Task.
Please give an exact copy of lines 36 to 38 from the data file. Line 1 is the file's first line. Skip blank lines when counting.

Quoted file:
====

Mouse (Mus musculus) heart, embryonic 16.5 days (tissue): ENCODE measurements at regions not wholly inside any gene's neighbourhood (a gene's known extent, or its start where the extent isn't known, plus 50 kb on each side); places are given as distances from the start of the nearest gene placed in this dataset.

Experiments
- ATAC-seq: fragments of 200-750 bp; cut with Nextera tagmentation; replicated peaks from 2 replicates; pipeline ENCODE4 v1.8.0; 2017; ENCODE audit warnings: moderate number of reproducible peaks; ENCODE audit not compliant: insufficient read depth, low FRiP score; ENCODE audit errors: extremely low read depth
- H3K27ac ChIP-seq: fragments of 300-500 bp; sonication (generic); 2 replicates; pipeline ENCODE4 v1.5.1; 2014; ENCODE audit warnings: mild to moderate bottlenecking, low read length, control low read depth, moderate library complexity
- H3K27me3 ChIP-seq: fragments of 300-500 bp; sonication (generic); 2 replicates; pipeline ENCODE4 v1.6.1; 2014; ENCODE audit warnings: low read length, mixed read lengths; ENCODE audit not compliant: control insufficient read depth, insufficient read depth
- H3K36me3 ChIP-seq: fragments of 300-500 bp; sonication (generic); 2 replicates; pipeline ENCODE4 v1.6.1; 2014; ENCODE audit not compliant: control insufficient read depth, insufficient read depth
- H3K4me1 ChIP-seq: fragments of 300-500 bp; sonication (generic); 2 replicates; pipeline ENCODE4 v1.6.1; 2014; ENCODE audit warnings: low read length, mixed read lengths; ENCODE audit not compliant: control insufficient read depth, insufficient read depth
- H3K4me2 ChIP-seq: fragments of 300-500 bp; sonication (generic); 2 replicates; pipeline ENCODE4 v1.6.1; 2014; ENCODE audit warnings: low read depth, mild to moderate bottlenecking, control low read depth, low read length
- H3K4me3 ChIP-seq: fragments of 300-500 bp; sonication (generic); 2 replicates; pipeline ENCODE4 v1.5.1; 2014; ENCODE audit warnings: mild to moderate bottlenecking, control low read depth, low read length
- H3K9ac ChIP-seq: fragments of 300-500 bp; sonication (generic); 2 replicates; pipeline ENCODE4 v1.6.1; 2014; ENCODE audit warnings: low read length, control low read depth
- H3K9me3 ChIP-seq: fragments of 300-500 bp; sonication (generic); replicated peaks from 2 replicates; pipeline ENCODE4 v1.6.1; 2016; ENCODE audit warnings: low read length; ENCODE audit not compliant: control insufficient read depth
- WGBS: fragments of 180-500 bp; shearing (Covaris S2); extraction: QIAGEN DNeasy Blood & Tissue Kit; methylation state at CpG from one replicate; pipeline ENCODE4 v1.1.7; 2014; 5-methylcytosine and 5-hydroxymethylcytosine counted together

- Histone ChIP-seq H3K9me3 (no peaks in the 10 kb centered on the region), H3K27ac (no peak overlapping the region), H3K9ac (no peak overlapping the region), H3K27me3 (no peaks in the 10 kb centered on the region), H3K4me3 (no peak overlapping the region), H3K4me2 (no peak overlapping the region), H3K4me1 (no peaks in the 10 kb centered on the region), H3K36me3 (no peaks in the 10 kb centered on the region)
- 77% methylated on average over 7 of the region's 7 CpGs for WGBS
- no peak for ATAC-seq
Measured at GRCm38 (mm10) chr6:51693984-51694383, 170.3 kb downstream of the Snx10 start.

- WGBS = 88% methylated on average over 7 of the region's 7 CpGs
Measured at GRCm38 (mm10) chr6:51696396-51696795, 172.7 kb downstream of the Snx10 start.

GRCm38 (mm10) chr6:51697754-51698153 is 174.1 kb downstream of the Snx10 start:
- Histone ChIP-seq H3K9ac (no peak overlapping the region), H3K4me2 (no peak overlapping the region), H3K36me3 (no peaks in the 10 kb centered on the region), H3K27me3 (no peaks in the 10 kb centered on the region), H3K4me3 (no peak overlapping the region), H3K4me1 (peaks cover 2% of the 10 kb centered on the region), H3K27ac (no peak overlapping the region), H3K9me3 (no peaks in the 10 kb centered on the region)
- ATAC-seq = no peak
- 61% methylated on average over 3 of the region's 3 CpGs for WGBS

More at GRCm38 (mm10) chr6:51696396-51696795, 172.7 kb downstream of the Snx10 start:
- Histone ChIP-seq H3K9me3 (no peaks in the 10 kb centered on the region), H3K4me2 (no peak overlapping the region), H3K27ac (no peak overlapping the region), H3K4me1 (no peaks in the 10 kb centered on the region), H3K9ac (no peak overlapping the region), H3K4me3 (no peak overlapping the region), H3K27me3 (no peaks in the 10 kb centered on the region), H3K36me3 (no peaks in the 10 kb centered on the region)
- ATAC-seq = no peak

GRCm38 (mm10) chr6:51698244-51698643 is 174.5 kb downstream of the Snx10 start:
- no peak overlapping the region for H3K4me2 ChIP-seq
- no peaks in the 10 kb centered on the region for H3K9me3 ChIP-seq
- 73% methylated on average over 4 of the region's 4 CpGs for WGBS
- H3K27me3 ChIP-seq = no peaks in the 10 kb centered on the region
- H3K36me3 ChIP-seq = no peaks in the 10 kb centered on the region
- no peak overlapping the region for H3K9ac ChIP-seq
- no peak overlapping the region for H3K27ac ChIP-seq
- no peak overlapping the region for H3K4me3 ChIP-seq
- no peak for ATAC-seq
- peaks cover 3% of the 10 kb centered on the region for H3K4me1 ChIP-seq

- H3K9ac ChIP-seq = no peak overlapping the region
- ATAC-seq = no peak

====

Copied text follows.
- peaks cover 3% of the 10 kb centered on the region for H3K4me1 ChIP-seq

- H3K9ac ChIP-seq = no peak overlapping the region
- ATAC-seq = no peak